Netflix separates streaming, renames DVD business Qwikster

— -- Netflix is preparing for the future by separating its popular DVD mail rental and video-streaming services.

But for the present, it is simply confounding — and confusing — customers.

"These guys did three things bad," says Wedbush Securities analyst Michael Pachter. "They raised prices. They offered lower-quality content, and they made it more complicated."

Netflix CEO Reed Hastings late Sunday issued a mea culpa to customers irate over a price increase for the service in recent weeks. "I messed up," he wrote on the company blog and in an e-mail to subscribers. "I owe everyone an explanation."

He acknowledged that Netflix didn't properly handle the changes that accompanied a price increase announced in July. That move resulted in Netflix ( NFLX) issuing fiscal third-quarter guidance last week that it would see a dip to 24 million subscribers from 25 million.

"It appears that the price change has led to higher churn (of customers leaving Netflix) at around 7% vs. our prior estimate of 5.8%," noted Credit Suisse analyst John Blackledge.

After his apology, Hastings said the company plans to separate the DVD-by-mail service from the streaming service. The DVD service will be called Qwikster, and the streaming service will keep the name Netflix. Pachter suspects Netflix will eventually spin off Qwikster — something Hastings did not announce — but questions the timing. "Why now in the middle of the price increase, when people are already kind of thinking about quitting?"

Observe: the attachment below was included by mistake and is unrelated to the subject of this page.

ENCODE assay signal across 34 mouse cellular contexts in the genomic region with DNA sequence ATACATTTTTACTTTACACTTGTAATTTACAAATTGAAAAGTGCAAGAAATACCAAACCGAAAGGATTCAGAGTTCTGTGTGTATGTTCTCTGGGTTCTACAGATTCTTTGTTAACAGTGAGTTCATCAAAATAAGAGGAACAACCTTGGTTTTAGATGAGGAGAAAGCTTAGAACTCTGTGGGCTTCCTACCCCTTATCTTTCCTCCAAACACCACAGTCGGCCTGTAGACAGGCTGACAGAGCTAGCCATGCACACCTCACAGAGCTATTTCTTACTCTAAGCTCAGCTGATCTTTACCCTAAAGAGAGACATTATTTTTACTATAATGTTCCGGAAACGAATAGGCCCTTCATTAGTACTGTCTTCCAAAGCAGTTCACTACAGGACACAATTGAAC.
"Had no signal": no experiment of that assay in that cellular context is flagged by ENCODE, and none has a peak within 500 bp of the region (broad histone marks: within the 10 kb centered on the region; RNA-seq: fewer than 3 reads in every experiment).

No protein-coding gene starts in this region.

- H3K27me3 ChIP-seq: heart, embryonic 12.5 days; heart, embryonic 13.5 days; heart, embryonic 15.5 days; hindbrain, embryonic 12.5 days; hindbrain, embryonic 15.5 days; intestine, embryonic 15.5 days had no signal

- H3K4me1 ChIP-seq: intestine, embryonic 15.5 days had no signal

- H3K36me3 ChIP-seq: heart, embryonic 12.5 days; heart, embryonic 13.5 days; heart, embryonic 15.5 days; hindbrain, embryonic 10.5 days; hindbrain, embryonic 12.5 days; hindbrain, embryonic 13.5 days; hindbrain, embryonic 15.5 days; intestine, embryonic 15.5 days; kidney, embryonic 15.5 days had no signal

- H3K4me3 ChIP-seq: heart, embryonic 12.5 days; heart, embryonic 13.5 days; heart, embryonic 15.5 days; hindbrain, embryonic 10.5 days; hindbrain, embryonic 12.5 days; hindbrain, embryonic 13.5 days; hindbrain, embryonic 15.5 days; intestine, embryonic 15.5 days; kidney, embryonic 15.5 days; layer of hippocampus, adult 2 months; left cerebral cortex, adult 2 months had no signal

Hastings did not retreat on the price increases: "There are no pricing changes (we're done with that!)."

Before, customers paid $9.99 for DVD rentals and streaming. The new price is $7.99 for each. Investors have given Netflix shares a thumbs-down since the changes. Shares closed at $143.75 Monday, down $11.44, or 7.4%.

As news spread across the Internet, Netflix subscribers expressed dismay about the developments on the Netflix blog, Facebook and news sites. Their biggest concern? People who both rent and stream videos will have to log in to two different sites and get two different credit card charges.

"On top of inconveniencing your customers, you insult us by issuing an apology way too late after the price increase," wrote subscriber Debbie Townsend of Bellingham, Wash., on the Netflix blog. "Please reconsider your move to separate the services."